Black, Frank S(wett) (b Limington, Maine, 8 Mar 1853; d Troy, Rensselaer Co, 22 Mar 1913). Governor.
After graduating from Dartmouth in 1875, Black became editor of the Johnstown Journal (Fulton Co) but moved to Troy within a year, where he was admitted to the bar in 1879 and soon entered private practice. In 1893 he became chair of the Rensselaer Co Republican Committee, which he unified and solidified, and he also handled the receiverships of Troy Steel and Iron Co and Gilbert Car Co. In 1894 he was elected to Congress; after serving one term he was nominated for governor in 1896 and won by a large majority. As governor, he advocated a sensible civil service code and backed a bill giving appointing officers greater prerogatives. He also approved (1897) New York City charter legislation.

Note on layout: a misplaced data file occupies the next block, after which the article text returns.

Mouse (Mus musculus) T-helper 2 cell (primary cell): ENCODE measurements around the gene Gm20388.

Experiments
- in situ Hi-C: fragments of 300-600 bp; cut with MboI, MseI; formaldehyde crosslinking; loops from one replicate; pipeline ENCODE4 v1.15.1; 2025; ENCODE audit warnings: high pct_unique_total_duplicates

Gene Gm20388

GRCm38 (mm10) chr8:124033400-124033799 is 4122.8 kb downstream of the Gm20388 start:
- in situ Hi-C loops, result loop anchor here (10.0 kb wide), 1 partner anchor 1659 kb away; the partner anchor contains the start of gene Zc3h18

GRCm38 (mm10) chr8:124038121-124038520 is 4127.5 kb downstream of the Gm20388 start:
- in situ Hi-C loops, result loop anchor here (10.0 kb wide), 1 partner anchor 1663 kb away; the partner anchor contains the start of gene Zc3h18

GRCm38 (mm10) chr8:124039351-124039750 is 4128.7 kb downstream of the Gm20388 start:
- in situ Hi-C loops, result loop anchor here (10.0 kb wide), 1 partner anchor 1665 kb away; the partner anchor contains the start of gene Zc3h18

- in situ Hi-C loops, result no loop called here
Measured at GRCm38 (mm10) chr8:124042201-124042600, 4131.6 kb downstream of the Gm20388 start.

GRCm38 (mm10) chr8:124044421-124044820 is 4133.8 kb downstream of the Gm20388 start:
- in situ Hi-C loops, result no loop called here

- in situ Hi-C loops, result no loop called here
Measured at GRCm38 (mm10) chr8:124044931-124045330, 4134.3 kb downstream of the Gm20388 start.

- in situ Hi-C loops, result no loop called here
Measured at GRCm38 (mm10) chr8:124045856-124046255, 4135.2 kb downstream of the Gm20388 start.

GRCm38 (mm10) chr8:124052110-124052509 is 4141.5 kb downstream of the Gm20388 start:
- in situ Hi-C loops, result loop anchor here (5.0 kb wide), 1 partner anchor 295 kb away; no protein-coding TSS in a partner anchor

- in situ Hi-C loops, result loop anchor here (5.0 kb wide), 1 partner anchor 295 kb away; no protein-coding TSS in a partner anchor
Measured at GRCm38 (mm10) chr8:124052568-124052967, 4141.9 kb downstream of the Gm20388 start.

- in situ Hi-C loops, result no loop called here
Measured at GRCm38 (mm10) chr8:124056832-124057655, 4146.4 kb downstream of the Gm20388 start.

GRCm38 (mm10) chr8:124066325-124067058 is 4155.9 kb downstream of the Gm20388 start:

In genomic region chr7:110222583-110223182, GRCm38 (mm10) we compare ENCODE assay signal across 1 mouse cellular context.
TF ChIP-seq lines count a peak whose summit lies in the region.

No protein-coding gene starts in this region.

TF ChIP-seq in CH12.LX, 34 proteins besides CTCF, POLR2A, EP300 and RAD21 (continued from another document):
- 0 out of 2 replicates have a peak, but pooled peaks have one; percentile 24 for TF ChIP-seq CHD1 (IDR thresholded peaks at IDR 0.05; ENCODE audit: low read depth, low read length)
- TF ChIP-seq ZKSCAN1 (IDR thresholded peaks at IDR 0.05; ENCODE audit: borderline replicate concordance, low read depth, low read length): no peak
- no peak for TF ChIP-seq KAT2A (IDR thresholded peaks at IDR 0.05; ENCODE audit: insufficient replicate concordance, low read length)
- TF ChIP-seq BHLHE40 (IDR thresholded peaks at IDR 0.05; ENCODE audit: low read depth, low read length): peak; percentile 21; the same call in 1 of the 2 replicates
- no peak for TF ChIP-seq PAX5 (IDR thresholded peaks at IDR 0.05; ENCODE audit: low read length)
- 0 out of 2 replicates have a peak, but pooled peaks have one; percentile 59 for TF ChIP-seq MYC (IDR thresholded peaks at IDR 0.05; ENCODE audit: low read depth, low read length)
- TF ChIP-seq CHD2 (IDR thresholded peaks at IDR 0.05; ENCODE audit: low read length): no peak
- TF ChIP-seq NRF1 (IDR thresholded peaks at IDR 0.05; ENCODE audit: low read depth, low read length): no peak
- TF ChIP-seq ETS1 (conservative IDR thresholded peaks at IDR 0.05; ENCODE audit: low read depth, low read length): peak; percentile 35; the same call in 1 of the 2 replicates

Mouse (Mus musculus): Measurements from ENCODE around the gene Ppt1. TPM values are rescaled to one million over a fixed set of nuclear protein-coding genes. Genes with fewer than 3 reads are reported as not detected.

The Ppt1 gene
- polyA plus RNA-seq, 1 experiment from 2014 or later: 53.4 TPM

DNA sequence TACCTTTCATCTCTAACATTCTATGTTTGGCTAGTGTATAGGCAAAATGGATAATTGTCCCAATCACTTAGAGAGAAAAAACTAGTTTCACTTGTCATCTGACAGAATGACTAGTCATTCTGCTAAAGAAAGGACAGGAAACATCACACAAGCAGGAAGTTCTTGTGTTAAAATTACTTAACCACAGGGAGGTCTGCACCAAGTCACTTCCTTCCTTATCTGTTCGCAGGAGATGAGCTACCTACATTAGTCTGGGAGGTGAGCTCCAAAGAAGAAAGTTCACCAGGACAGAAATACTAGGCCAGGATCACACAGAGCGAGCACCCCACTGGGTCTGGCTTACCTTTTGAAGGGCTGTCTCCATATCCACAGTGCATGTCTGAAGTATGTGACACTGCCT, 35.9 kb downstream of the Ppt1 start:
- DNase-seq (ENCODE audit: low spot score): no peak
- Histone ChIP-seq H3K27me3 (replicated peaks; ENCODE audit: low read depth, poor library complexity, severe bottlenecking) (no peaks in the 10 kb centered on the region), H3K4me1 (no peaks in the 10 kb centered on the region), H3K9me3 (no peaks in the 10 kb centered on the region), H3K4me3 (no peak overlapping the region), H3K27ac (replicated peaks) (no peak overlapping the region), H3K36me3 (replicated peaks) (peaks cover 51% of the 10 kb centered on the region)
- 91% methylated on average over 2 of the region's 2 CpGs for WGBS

His party chose Theodore Roosevelt for the 1898 gubernatorial nomination, and Black returned to private life, practicing law in New York City.
Kathryn T. Sheehan
Peter Eisenstadt, ed., The Encyclopedia of New York State
(Syracuse: Syracuse University Press, 2005), [p. 183].
© Syracuse University Press. Reproduced with permission from the publisher.